abstract is a short summary of your completed research. The abstract presents
only the essential information about your project. In 250 words or less, it
describes the objective (thesis statement), methods, and conclusions of your
paper. The wording is direct, with no information repeated. It does not include
background information, descriptions of methods, literature reviews, or
references to other works.
it's important to note that the weight accorded to the different components can
vary by discipline. For models, try to find abstracts of research that is
similar to your research.
Write the abstract only when
the document is finished. Abstracts written before then are just previews.
If you are forced to write an
abstract before the document is completed, think about its purpose and
write a topic sentence. Keep in mind that you'll need to rewrite the
abstract when the document is finished because it will no longer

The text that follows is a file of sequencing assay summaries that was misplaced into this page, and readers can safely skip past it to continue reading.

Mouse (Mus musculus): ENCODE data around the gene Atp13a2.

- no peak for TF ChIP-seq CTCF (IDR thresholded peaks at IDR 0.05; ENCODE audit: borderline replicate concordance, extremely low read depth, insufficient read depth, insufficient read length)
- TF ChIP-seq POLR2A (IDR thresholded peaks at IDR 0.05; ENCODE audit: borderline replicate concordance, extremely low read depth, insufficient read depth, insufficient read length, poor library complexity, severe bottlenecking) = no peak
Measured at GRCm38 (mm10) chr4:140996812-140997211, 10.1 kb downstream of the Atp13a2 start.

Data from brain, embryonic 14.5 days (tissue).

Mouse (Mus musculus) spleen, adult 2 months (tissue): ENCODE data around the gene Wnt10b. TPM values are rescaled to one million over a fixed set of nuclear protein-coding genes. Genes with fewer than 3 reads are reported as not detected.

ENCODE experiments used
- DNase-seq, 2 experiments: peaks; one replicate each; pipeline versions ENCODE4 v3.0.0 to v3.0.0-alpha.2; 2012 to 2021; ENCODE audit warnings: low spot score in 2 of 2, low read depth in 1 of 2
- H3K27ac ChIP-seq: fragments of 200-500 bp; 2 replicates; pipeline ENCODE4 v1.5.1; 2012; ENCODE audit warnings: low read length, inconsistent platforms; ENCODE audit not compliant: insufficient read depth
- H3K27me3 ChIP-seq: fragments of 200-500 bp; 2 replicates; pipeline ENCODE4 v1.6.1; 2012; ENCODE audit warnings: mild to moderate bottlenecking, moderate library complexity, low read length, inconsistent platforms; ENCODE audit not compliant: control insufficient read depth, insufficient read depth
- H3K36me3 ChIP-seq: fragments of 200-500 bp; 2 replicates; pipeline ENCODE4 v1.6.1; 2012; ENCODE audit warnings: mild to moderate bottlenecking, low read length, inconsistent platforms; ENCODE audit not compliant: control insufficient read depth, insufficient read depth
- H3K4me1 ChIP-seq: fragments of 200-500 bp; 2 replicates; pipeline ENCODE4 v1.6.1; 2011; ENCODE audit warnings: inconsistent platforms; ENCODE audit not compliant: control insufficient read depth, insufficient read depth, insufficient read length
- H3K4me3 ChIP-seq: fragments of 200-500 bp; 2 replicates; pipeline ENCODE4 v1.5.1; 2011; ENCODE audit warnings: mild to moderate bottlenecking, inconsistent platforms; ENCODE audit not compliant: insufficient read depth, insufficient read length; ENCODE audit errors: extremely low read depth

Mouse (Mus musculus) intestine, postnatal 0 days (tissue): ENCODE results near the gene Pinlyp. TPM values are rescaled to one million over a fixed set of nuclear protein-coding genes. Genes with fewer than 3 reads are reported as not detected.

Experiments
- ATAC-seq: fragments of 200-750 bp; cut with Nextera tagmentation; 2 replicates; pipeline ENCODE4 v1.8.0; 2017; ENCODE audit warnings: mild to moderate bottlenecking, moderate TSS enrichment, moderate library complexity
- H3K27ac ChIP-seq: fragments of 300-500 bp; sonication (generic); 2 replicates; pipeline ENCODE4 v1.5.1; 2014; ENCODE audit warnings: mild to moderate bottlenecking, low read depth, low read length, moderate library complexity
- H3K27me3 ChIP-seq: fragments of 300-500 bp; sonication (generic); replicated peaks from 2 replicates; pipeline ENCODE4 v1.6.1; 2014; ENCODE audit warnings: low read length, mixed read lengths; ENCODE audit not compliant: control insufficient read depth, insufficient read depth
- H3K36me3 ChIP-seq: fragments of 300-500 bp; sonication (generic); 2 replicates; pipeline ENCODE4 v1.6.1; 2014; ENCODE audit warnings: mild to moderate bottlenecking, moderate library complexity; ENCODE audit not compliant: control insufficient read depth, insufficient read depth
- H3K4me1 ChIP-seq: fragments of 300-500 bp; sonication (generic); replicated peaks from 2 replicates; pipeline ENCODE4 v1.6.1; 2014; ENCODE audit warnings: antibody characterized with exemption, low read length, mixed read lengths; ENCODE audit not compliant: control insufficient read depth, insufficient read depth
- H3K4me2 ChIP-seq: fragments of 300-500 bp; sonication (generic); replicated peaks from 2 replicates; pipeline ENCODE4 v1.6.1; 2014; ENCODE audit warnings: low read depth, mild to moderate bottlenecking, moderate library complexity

accurately reflect the contents of the document.
Before starting the abstract,
list your thoughts on the document. Group related items together.
Prioritize the list and put the most important group first. The first few
groups form the core of the topic sentence. The rest lead to supporting
If you can't create a topic
sentence, write the supporting sentences first. The topic sentence may
then become obvious.
Write for an audience not
necessarily up to speed in your subject area. This is important because
you never know who will read your abstract.
Choose acronyms, abbreviations,
and technical terms carefully as they may confuse many readers.
Define the scope of the project
in the abstract.
Reread your abstract after
several days have passed.
Remove all superfluous
Don’ts of Abstract Writing
Don't cite the sections of the paper.
Don’t include references to the literature and
to figures and tables.